Money Chase

All About E directed by Louise Wadley (Australia) 2014 is more than a lesbian romantic thriller. It covers many other issues as its main character, a glamorous DJ, sets out on a road trip after discovering a bag full of money. Along the way it’s revealed that her parents are Lebanese, that she gave up a promising career as a flutist, and also alienated the woman who loved her most.


Even though all the action takes place down under, the actor who plays her father is actually Greek as is the composer whose music plays throughout the film. It played in the recently concluded Frameline 39 and after it finishes the festival circuit it’ll be distributed by Wolfe Releasing.

copyright © 2015 by N. A. Diaman, all rights reserved.

Spanish Touch

Hidden Away directed by Mikel Rueda (Spain) 2014 is about a tentative relationship that develops between two teens, Rafa, who’s Spanish, and Ibra, a Tunisian immigrant, in the backstreets of Bilboa. They share much despite their cultural differences. Each somewhat distant from his immediate circle. United by a generous spirit.


The film screen a final time Friday evening 26 June 2015 at the Victoria Theater during Frameline 39, the San Francisco International LGBTQ Film Festival. For more information and tickets contact Frameline.

While this is the only dramatic feature from Spain in the festival, there are a dozen others from Latin America.

In The Gray Scale directed by Claudio Marcone (Chile) 2015 focuses on an architect who questions the traditional life he’s been leading. He withdraws from his wife and young son to assess his emotional condition. While searching Santiago for a likely monument that will deflect attention from the shoddy practices of a construction company, he is accompanied by an openly gay guide who seems to embody the qualities he desires.

This film screens a final time Sunday afternoon 28 June 2015 at the Castro Theatre during Frameline 39.

Liz In September directed by Fina Torres (Venezuela) 2015 is an adaptation of the Jane Chambers play, Last Summer At Bluefish Cove. However, he film version takes place on a beach in the Caribbean. A group of women who gather yearly in a modest resort outside of town welcomes an outsider while her car is being repaired without surprising consequences.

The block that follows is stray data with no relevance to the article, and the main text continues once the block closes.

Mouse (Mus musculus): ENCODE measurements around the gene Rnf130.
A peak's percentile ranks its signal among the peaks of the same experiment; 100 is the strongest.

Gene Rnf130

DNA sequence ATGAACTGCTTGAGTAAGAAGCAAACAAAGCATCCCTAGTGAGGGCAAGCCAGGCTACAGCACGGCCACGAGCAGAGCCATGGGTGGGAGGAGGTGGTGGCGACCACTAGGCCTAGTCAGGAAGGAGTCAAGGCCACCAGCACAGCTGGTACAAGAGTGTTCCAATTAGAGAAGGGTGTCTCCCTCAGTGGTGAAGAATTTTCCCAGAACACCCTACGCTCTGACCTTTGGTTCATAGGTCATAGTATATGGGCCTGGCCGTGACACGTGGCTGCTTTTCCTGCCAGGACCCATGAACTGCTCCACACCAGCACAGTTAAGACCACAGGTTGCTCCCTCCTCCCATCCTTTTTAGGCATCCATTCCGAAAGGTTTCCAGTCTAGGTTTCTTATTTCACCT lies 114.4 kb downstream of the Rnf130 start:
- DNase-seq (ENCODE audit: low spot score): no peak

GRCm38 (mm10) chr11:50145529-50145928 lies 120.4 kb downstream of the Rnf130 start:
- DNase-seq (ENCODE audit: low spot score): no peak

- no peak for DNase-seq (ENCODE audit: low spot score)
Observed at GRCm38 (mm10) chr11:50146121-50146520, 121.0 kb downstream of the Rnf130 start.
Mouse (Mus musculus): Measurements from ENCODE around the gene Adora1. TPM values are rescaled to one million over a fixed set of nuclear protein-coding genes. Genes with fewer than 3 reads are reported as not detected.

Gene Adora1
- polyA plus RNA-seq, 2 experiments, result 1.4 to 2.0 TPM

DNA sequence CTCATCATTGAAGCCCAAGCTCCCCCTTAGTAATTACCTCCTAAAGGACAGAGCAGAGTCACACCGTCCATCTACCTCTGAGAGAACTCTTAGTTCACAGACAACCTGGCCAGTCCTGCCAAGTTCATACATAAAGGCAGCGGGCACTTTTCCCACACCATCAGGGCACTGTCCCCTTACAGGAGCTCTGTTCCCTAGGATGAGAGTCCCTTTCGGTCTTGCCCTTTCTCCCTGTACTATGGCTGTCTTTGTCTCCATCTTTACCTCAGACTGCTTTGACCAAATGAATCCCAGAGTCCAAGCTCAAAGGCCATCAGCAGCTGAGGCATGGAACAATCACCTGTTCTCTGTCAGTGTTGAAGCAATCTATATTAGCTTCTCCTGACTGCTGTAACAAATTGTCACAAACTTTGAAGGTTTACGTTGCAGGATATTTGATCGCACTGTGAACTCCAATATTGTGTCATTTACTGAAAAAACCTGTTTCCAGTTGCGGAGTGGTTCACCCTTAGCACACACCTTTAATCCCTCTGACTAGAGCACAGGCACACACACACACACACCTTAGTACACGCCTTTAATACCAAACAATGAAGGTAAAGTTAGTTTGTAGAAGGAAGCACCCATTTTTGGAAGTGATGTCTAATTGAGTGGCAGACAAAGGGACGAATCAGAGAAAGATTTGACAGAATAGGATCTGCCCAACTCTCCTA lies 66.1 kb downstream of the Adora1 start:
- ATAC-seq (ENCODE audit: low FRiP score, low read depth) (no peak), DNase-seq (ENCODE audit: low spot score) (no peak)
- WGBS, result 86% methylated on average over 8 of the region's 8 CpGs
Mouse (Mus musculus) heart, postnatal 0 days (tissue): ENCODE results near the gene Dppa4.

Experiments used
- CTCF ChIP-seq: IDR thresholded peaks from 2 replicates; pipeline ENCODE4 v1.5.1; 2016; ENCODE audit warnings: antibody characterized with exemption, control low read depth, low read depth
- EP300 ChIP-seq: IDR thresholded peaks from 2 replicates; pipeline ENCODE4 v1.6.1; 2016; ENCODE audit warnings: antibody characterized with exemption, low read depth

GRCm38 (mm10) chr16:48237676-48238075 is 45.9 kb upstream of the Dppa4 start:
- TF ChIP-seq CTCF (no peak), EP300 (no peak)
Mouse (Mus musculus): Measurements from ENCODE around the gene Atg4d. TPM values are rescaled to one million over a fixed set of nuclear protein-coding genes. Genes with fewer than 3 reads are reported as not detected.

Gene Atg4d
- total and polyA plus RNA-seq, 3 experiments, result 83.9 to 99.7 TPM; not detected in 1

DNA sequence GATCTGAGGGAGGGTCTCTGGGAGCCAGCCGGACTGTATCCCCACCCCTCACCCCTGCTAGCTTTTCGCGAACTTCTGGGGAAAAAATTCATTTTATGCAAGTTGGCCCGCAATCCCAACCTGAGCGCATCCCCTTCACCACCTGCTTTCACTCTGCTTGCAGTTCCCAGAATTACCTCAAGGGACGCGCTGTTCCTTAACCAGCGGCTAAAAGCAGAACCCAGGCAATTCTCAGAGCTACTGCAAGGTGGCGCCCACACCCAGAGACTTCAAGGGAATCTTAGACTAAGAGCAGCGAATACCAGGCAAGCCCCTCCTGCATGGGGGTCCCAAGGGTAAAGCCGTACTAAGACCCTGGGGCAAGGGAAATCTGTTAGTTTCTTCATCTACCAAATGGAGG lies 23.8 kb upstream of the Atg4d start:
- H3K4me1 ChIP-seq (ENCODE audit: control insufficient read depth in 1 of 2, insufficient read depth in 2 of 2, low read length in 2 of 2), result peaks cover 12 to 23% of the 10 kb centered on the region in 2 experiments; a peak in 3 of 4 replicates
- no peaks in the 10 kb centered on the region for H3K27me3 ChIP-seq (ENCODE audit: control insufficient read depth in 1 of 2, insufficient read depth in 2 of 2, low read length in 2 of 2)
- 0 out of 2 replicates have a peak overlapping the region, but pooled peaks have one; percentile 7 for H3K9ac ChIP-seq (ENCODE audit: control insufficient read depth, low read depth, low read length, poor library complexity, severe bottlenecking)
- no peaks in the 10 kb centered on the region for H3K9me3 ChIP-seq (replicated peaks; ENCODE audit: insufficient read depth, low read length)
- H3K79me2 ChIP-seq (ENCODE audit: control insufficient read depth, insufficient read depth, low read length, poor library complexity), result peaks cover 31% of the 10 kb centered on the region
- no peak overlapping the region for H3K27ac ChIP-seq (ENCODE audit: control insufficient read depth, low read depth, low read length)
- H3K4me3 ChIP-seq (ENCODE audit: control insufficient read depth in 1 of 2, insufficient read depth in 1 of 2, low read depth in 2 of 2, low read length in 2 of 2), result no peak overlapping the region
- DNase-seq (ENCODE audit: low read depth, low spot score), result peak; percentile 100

Mariposa directed by Marco Berger (Argentina) 2015 follows the lives of several people in two alternative realities. Hairdos deliniate one version from another but it’s still a challenge to follow. It’s an interesting but challenging concept made more difficult by the quick pace of the subtitles.

Frameline 39 continues through the coming weekend. For more information and tickets contact Frameline.

In The Gray Scale and Liz In September are also on the program of Outfest in Los Angeles next month.

copyright © 2015 by N. A. Diaman, all rights reserved.

Graphic Normandy

Gemma Bovery directed by Anne Fontaine (France) 2004 is based on the graphic novel by the same name written by Posy Simmonds. It takes place in the village where Flaubert wrote his classic work, Madam Bovary. However, the time is the present.

GEMMA BOVERYRéalisé par Anne Fontaine

GEMMA BOVERYRéalisé par Anne Fontaine

Much of the story is seen through the eyes of a local baker who’s smitten by the young English woman who settles nearby with her husband Charlie. The baker begins to imagine the modern Gemma moving toward a tragic end as did Emma in the Flaubert novel.

The film is now showing at the Sundance Kabuki in San Francisco, Regency Cinemas in San Rafael, Rialto Cinemas Elmwood in Berkeley, and State Theater Modesto in Modesto.

Also Ritz at the Bourne in Philadelphia; Music Hall, Portsmouth in Portsmouth; Enzian Theater in Orlando; Cosford Cinema in Coral Gables; and Varsity Ashland in Ashland.

copyright © 2015 by N. A. Diaman, all rights reserved.

Greek Life

Three of the films shown at the recently concluded San Francisco Greek Film Festival touched on the current situation in Greece.


Include Women Out directed by Vangelis Seitanidis (Greece) 2014 is essentially a comic, buddy film that doesn’t delve too deeply into social issues. However, at a pivotal moment in the story, the underlying conflict that separates the two main characters is starkly revealed.

The insults they hurl at each other divide Greek society. One man accuses his friend of getting ahead in business with bribes and other corrupt practices. The other points out that his wealthy friend has his money stashed in foreign banks. Both the upper and middle class are responsible for the disastrous conditions of the nation and must contribute to reforms.

The Cure directed by Ifigenia Dimitriou (Greece) 2015 is an amusing, direct assault on government bureaucracy, a hated institution both center-right and center-left administrations used to reward their loyal supporters. It’s filmed in black and white to emphasize the timelessness of the problem. Though arrogance and inflexibility are widespread in businesses as well.

Consideration directed by Nancy Spetsioti (Greece) 2014 is about a middle-aged man whose failing business prompts him to pressure his widowed mother to sell the deteriorating family home to a developer in order to pay his debts.

A common scheme in urban centers such as Athens is for homeowners to give up their homes to builders in exchange for a condominium in the large residential building constructed on the lot. Of course, urban density is preferable to sprawl.  The arrangement may seem like a win win deal but is it?

There’s a lot people within the country need to do to make it a better place for themselves and those around them. Austerity is a doomed policy and focusing narrowly on the Greek debt doesn’t benefit the European Union as a whole. The only viable solution involves looking beyond national boundaries and insuring that all EU citizens are provided with incomes to meet their basic needs.

copyright © 2015 by N. A. Diaman, all rights reserved